Improvement of fine motoric movement control by elevated dosages of vitamin B1, B6, and B12 in target shooting:

    In both studies, marksmen in the vitamin-treated groups showed statistically significant, considerably improved firing accuracy as measured by the number of points achieved within a series of 20 shots at each examination. In study 2 the degree of improvement was linearly dependent on the duration of vitamin treatment, whereas the placebo-treated group, similar to the untreated control group in study 1, did not show any prominent change.

    I’ve been uncertain whether a good target for dietary fiber should be a function of total calories, carbs, or something narrower.

    The Maasai provide some evidence (that I’d previously overlooked) which indicates that a very low carb diet is safe.

    From Wikipedia:

    Traditionally, the Maasai diet consisted of raw meat, raw milk, and raw blood from cattle. Note that the Maasai cattle are of the Zebu variety. In the summer of 1935 Dr. Weston A. Price visited the Maasai and reported that according to Dr. Anderson from the local government hospital in Kenya most tribes were disease-free. Many had not a single tooth attacked by dental caries nor a single malformed dental arch.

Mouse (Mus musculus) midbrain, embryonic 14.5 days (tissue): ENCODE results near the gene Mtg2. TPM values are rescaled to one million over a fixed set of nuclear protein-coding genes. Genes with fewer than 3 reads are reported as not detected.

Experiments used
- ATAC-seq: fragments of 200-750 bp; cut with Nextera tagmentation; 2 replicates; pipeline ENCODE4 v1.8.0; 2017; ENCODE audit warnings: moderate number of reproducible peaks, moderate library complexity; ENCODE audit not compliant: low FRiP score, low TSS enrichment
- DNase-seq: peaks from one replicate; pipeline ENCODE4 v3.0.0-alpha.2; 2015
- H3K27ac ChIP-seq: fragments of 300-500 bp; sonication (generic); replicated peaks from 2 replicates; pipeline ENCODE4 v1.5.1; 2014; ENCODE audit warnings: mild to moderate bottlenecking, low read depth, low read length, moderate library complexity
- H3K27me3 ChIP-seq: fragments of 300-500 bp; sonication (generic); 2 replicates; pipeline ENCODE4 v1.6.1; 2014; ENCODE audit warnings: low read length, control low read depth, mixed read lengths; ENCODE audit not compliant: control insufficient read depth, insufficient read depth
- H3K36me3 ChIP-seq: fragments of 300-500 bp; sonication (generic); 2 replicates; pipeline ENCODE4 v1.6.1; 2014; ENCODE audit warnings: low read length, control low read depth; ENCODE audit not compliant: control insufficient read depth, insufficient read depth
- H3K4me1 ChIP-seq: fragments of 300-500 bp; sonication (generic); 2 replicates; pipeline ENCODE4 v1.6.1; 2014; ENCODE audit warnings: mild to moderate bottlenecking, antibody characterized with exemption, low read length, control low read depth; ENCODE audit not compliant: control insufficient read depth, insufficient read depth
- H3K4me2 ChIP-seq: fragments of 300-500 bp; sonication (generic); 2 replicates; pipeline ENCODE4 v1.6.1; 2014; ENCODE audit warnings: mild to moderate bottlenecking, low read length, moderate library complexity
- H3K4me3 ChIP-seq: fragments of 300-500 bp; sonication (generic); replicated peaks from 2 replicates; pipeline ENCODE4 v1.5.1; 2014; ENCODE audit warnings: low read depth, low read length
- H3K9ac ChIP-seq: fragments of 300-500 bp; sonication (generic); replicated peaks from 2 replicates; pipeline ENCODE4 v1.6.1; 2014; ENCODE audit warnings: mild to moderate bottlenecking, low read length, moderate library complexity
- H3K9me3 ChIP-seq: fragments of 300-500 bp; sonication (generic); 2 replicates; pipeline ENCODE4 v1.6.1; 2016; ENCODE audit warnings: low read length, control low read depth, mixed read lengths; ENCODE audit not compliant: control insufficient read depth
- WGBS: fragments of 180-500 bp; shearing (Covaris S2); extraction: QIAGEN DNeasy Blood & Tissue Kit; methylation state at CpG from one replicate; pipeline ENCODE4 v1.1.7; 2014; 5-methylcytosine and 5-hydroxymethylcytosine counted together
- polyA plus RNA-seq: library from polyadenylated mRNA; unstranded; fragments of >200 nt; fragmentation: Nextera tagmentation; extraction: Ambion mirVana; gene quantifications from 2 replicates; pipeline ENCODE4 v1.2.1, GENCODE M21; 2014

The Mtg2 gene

He attributed that to their diet consisting of (in order of volume) raw milk, raw blood, raw meat and some vegetables and fruits, although in many villages they do not eat any fruit or vegetables at all.

    Electrocardiogram tests applied to 400 young adult male Maasai found no evidence whatsoever of heart disease, abnormalities or malfunction. Further study with carbon-14 tracers showed that the average cholesterol level was about 50 percent of that of an average American.

    That has convinced me to mostly stop worrying about my total fiber consumption and my fiber/calorie ratio, and instead focus mostly on keeping my fiber above 25% of my carbs, and keeping my sugar consumption at less than 1.5 times my fiber.